Danny Glover’s take on the Second Amendment has put him in the crosshairs of a group of conservative students.
During a January 17 appearance by the actor at Texas A&M University for a breakfast to honor Dr. Martin Luther King, all was going well until talk turned to the Second Amendment.
Glover told the assembled students that Second Amendment — the right to bear arms — was created to protect against slave revolts and secure Native American land, the Huffington Post reports.
“I don’t know if you know the genesis of the right to bear arms,” Glover began.
“The Second Amendment comes from the right to protect themselves from slave revolts, and from uprisings by Native Americans. So, a revolt from people who were stolen from their land, or revolt from people whose land was stolen from, that’s what the genesis of the Second Amendment is.”
An almighty row resulted when a conservative student group took exception to the actor’s words. The group — the Texas Aggie Conservatives — have now launched a petition against Texas A&M for supposedly hosting “radical leftist speakers” who promote “leftist bias” and using school monies to do so.
The group also posted a video of Glover online.
According to the New York Daily News, Eric Schroeder, chairman of TAC, told the Conservative online activist group Campus Reform that the incident was “outrageous,” adding, “”It should be a time for real reflection and respect, instead the University pushes a political agenda.”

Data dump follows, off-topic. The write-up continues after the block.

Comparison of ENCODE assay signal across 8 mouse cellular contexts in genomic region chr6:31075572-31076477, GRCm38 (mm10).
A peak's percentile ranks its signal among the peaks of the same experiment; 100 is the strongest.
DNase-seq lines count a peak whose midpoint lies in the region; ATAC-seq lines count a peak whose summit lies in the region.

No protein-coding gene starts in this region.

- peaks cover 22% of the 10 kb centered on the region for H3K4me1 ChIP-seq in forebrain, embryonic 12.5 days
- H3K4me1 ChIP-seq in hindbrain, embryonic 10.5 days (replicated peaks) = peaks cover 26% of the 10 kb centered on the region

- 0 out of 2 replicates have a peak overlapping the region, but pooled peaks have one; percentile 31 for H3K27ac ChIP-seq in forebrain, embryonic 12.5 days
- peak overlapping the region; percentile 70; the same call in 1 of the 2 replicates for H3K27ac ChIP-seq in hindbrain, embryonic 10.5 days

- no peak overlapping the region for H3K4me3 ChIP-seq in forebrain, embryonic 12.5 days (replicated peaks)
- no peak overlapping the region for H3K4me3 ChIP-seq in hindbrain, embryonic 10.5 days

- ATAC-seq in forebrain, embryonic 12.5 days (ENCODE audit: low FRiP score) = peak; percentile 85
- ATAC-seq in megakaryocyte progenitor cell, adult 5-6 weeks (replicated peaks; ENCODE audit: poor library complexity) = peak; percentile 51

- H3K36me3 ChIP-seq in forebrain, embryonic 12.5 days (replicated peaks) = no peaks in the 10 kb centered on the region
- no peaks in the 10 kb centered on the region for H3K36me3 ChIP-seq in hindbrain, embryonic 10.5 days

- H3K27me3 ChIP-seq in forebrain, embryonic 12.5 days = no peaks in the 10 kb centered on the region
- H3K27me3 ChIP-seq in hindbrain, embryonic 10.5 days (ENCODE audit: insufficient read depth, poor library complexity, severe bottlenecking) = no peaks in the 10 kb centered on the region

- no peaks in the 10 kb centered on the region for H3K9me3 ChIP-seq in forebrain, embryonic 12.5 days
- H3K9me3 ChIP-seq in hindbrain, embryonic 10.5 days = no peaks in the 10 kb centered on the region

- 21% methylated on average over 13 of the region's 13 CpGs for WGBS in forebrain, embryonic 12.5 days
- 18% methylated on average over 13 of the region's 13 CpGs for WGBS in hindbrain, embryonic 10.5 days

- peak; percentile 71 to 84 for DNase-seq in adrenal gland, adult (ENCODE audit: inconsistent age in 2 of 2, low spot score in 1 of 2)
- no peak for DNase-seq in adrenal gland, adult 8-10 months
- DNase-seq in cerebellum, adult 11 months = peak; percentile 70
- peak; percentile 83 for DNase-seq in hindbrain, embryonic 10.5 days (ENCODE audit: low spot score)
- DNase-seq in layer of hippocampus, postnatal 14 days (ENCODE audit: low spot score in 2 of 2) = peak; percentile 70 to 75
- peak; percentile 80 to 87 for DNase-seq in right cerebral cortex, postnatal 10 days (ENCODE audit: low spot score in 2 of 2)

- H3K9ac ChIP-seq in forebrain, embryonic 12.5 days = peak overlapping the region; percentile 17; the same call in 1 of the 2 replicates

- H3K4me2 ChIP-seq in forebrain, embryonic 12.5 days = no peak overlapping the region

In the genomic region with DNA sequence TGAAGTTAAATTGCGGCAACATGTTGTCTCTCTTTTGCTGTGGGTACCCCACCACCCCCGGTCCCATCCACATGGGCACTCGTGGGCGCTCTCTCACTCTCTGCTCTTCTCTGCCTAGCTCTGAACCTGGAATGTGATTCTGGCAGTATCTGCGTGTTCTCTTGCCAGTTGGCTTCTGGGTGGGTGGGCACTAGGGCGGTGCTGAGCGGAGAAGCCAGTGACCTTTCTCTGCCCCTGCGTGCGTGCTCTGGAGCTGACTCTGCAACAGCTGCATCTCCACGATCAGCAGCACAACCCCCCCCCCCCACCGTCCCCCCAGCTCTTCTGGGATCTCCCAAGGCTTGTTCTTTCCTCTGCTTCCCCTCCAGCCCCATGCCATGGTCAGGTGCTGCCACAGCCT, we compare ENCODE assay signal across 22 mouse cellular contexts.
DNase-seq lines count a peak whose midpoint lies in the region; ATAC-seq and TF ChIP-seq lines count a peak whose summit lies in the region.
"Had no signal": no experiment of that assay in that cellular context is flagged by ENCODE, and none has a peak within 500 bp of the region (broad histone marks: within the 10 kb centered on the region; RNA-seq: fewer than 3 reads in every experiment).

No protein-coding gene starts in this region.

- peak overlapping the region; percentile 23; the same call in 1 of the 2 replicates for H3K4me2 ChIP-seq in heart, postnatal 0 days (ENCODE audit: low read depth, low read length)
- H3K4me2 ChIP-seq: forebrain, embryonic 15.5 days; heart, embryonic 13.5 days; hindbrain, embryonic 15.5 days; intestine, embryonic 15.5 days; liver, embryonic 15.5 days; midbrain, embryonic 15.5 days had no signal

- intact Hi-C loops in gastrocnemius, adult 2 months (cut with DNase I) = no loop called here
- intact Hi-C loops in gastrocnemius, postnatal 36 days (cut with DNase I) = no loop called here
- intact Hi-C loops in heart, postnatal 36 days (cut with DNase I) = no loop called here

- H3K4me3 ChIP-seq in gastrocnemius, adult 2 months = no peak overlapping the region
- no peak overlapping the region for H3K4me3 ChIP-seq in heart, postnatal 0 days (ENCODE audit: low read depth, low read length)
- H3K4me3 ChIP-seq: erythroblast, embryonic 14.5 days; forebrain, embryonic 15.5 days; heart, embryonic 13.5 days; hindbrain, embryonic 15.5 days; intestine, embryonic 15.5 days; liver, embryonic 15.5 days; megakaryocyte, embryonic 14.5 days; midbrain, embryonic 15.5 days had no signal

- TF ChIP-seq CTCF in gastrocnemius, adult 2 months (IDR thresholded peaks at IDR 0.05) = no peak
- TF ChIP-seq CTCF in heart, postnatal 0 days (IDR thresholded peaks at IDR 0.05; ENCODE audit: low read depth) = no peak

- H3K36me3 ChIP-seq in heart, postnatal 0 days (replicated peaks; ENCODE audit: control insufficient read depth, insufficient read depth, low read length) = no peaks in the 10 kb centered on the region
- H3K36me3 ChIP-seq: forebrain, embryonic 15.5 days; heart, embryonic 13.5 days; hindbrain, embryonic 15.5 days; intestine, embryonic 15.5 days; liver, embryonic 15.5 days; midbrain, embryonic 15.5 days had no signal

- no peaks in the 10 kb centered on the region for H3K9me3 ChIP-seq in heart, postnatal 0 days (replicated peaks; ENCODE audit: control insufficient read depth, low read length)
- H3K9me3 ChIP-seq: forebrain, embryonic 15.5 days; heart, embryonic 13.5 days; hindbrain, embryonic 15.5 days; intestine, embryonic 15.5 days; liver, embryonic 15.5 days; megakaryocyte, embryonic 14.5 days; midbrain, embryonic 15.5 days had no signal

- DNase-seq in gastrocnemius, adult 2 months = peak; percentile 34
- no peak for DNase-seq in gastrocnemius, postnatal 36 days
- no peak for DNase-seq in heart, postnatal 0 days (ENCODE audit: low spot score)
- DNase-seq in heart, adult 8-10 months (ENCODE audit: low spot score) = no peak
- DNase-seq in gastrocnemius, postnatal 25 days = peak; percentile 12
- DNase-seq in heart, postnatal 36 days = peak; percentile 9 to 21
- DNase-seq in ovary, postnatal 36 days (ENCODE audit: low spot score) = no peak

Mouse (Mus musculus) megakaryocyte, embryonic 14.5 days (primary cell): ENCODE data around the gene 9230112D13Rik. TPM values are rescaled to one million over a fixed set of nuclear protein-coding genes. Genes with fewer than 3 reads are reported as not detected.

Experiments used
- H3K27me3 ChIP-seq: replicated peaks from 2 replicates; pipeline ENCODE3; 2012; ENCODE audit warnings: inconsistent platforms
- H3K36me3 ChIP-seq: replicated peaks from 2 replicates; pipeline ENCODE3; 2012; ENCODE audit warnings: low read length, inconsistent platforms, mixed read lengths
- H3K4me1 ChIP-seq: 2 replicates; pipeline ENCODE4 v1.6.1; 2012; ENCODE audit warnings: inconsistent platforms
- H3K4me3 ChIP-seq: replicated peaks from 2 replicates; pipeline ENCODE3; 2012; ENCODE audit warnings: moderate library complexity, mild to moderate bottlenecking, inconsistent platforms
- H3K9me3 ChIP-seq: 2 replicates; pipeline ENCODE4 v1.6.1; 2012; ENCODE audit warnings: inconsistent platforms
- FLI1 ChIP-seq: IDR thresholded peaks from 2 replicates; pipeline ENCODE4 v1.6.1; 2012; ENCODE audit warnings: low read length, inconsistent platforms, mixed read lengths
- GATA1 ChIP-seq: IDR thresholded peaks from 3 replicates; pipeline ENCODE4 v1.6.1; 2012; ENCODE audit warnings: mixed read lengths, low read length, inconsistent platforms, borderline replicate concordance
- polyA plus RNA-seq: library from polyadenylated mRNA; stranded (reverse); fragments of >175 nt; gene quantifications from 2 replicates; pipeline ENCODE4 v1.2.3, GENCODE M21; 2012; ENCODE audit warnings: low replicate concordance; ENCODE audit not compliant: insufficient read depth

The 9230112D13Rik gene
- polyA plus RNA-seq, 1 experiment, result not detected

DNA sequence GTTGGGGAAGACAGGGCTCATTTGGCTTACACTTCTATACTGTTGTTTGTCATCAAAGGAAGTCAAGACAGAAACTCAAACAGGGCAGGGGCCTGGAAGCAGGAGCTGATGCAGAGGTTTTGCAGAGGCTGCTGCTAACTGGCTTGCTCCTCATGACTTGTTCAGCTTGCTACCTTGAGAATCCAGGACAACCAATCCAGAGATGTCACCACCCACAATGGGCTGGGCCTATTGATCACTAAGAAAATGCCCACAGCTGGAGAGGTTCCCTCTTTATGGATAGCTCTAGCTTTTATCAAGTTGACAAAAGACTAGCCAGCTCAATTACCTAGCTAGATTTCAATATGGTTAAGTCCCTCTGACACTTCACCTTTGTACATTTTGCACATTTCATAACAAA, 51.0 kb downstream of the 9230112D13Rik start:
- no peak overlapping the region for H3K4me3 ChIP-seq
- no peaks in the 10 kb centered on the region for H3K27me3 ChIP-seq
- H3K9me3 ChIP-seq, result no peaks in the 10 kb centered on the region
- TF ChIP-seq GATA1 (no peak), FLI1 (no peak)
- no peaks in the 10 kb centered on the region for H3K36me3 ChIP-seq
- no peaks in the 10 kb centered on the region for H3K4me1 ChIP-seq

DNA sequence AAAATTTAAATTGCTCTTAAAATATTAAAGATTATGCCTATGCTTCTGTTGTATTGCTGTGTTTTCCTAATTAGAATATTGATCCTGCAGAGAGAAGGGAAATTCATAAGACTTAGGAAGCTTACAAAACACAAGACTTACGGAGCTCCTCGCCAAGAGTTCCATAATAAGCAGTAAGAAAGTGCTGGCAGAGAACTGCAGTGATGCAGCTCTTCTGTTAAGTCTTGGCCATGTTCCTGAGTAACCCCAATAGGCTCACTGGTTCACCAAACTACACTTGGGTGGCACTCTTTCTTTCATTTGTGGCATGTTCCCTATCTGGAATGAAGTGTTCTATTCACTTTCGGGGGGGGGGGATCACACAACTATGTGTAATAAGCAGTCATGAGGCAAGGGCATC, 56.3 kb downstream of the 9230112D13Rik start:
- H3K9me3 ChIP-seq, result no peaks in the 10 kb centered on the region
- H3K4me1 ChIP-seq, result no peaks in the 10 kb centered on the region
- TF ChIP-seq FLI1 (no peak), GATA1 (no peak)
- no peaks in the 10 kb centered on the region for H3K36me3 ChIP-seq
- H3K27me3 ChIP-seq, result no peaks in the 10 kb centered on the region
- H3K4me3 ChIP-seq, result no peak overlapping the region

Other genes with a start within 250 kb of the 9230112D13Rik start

For their part, Texas A&M officials say they didn’t know that Glover was going to talk about the Second Amendment.
“I had no idea, we really didn’t know that topic was coming up,” the director of Texas A&M’s Memorial Student Center, Luke Altendorf, told Campus Reform. “Someone was asking a question about activism, I think that’s where some of that came from.”
Interestingly, some constitutional experts agree with Glover.
Author and radio personality Thom Hartmann, writing for Truth-Out.org, has talked about how the origin of the Second Amendment’s was to “preserve the slave patrol militias in the southern states, which was necessary to get Virginia’s vote.”
And in a 2008, Mother Jones reporter Stephanie Mencimer wrote:
“[Some] scholars believe the founders enshrined the right to bear arms in the Constitution in part to enforce tyranny, not fight it,” adding that “the ‘well-regulated militias’ cited in the Constitution almost certainly referred to state militias that were used to suppress slave insurrections.”
It seems the Danny Glover Second Amendment debate will rumble on for a while yet.